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What you're saying about the Class Set pricing is what I was reading, but the guy from KB that I was corresponding with via email didn't seem to understand it that way. We don't qualify for the Computer Lab License, though, because the co-op doesn't own a bunch of computers. The students would be running it on their own personal computers. The Class Set option seems very reasonable to me.

 

I'll have to go back and look at the levels again. I thought it was the third level (for Scientists and Engineers) that was the AP level. I've been teaching with Apologia for three years now; that's the approximate level of math that we would still want.

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I thought it was the third level (for Scientists and Engineers) that was the AP level.

 

There are 2 AP Physics courses, B & C. Principles is approved by the College Board for AP Physics B, and Scientists/Engineers is approved for Physics C. Physics C is calculus-based, and B requires Trig.

 

Jackie

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thanks -- I get it now. We definitely won't be doing the calc-based course. I'd really like to get my hands on the other two texts, though, and compare them side by side. Our local state university uses them both, but they only have sealed packages, with no returns possible once the seal is broken.

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When we spoke to them they advised we purchse at minimum the principles book for my DD, you can just skip over the chapters that are different then the concepts book if you so choose and you will have it for an AP class later or for an added resource at any time. You can print the table of contents for them to compare what is additional material for the AP books. The way they explained it was that everything in the first book is in the second and everything in the first two is in the third. So I would ask about this before you decide.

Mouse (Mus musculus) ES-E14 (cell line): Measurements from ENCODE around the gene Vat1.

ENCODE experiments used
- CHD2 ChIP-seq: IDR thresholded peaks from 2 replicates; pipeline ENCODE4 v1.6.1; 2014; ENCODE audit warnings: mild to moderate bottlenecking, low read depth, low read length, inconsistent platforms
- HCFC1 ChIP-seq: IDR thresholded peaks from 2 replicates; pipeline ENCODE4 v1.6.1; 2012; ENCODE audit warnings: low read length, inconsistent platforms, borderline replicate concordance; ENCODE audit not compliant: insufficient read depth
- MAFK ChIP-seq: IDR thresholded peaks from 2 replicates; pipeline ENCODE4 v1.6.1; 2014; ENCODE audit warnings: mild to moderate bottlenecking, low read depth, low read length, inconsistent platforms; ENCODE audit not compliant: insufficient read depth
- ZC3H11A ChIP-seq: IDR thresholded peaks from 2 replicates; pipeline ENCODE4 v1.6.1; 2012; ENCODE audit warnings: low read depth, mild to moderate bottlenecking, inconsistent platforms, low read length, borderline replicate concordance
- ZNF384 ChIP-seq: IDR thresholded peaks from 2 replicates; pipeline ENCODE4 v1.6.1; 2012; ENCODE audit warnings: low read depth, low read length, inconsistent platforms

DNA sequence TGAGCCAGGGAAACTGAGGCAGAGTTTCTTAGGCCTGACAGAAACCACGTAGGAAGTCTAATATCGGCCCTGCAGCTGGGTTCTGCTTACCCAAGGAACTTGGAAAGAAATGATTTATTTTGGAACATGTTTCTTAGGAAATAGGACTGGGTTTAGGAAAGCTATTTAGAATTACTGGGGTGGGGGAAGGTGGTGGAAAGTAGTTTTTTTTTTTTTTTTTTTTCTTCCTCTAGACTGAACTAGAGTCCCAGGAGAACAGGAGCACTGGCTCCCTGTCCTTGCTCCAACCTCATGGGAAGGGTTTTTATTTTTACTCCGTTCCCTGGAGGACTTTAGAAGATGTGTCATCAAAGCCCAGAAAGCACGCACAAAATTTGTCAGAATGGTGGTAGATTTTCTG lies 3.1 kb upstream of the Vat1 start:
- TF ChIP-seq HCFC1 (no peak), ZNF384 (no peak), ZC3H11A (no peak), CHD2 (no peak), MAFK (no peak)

The same thing applies to the lab kits from LabPaq we are using. It's cheaper to buy the higher level now and have it all then to buy two seperate kits.

Edited by melmichigan
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When we spoke to them they advised we purchse at minimum the principles book for my DD10, you can just skip over the chapters that are different then the concepts book if you so choose and you will have it for an AP class later or for an added resource at any time. You can print the table of contents for them to compare what is additional material for the AP books. The way they explained it was that everything in the first book is in the second and everything in the first two is in the third. So I would ask about this before you decide.

 

 

The problem with this is that we have several students who are under regulations which require them to complete at least 75% of a text for it to count as "done".

 

BTW, is your dd 10yo or in the 10th grade?

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When we spoke to them they advised we purchse at minimum the principles book for my DD10, you can just skip over the chapters that are different then the concepts book if you so choose and you will have it for an AP class later or for an added resource at any time. You can print the table of contents for them to compare what is additional material for the AP books. The way they explained it was that everything in the first book is in the second and everything in the first two is in the third.